Tim Berners-Lee – the man commonly known as the inventor of the World Wide Web – says that consumers should say no to initiatives such as Free Basics (formerly Internet.org), and added that if something that is being offered in the name of the Internet and isn’t the full Internet, then it’s not really free and public.
In a report published in The Guardian, Berners-Lee was speaking about the importance of privacy and the dangers of government snooping, before moving on to talk about attempts to offer access to cut-down versions of the Web, to which he says customers should “just say no”. This was part of his statement on dangers of government snooping, speaking at the the 800th anniversary of the signing of Magna Carta.
“In the particular case of somebody who’s offering … something which is branded internet, it’s not internet, then you just say no. No it isn’t free, no it isn’t in the public domain, there are other ways of reducing the price of internet connectivity and giving something … [only] giving people data connectivity to part of the network deliberately, I think is a step backwards.”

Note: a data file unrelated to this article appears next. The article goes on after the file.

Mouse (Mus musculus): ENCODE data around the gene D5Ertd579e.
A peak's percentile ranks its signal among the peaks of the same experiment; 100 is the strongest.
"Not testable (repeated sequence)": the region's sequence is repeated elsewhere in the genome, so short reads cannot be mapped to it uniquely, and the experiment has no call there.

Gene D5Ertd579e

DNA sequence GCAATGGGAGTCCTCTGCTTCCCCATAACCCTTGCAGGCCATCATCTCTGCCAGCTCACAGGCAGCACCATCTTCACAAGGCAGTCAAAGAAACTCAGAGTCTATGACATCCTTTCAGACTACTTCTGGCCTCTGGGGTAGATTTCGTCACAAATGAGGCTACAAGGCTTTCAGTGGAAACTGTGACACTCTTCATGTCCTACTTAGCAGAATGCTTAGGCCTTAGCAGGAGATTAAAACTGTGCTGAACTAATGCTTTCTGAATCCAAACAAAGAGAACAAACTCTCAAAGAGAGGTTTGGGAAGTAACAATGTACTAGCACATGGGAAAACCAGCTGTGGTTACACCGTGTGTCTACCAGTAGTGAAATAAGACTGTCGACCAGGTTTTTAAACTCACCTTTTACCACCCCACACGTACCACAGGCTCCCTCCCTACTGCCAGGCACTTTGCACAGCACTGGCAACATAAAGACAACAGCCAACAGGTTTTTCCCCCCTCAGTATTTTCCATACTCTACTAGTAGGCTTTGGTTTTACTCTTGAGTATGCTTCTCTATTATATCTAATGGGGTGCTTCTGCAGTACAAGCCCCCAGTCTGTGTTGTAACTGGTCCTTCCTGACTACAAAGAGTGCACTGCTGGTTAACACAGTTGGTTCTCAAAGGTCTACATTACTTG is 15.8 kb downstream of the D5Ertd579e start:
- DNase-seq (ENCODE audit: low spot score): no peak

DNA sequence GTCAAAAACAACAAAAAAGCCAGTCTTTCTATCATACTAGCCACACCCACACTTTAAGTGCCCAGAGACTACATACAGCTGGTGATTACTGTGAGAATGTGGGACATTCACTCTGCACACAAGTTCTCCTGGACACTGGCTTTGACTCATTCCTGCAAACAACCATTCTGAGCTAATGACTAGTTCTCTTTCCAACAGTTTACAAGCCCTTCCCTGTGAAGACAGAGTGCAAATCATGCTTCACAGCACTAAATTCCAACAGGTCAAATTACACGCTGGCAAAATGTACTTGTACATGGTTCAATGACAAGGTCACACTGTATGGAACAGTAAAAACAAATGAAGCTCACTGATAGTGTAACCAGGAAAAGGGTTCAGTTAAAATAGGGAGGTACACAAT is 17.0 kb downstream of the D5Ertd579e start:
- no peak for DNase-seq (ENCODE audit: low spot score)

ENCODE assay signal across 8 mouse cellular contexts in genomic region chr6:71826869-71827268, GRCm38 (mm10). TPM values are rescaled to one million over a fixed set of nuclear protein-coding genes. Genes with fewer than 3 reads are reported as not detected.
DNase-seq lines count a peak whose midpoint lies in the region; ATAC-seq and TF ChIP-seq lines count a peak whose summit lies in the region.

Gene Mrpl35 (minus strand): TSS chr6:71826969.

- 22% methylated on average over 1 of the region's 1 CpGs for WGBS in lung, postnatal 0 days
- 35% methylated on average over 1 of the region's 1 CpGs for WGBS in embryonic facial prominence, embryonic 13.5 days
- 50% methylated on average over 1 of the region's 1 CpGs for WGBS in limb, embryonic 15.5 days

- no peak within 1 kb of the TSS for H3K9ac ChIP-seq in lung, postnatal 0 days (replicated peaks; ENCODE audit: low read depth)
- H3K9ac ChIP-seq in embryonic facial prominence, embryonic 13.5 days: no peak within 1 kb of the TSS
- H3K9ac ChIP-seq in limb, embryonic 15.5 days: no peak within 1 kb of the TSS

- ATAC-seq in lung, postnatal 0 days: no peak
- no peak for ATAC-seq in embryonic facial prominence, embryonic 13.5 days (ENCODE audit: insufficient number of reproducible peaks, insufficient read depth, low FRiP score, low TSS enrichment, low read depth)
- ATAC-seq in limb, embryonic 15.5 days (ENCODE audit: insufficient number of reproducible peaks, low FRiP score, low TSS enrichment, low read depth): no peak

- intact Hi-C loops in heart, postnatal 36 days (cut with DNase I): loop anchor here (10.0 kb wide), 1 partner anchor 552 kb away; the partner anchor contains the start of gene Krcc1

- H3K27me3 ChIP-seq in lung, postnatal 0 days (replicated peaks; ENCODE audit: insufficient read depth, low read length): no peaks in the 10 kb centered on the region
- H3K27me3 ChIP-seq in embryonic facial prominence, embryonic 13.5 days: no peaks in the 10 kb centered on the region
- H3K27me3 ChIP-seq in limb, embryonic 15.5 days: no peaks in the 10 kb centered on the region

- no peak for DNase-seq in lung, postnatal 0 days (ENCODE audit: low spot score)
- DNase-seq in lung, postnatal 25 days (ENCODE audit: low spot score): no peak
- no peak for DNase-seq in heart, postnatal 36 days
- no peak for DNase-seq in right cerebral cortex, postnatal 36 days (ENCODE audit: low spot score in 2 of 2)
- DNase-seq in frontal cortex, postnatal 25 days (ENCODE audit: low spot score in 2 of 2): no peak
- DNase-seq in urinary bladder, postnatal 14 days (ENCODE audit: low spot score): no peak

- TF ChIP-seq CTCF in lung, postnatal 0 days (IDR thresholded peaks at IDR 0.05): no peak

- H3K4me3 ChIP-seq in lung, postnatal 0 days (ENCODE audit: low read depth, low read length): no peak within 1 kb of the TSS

While Facebook’s CEO Mark Zuckerberg had appeared to be a net neutrality supporter, he has pitched his Internet.Org, as critical to getting India online.Free Basics, as the name suggests, offers free access to Reliance users to some applications and websites (including Facebook) to India’s poorest. However, it does so at the cost of creating a precedent that Internet access can be twisted and remodeled based on how a company sees it.
Since India has not formally established a stance on net neutrality, this can be a milestone for companies like Airtel, which can in the future “break the internet” – by offering people products like Whatsapp packs, YouTube packs and email packs, without letting them freely use the data they’ve paid for.
“There is this big struggle, debate in India now on how you balance these two things and this is an incredibly important debate because India is the country in the world with the most unconnected people,” — had had said.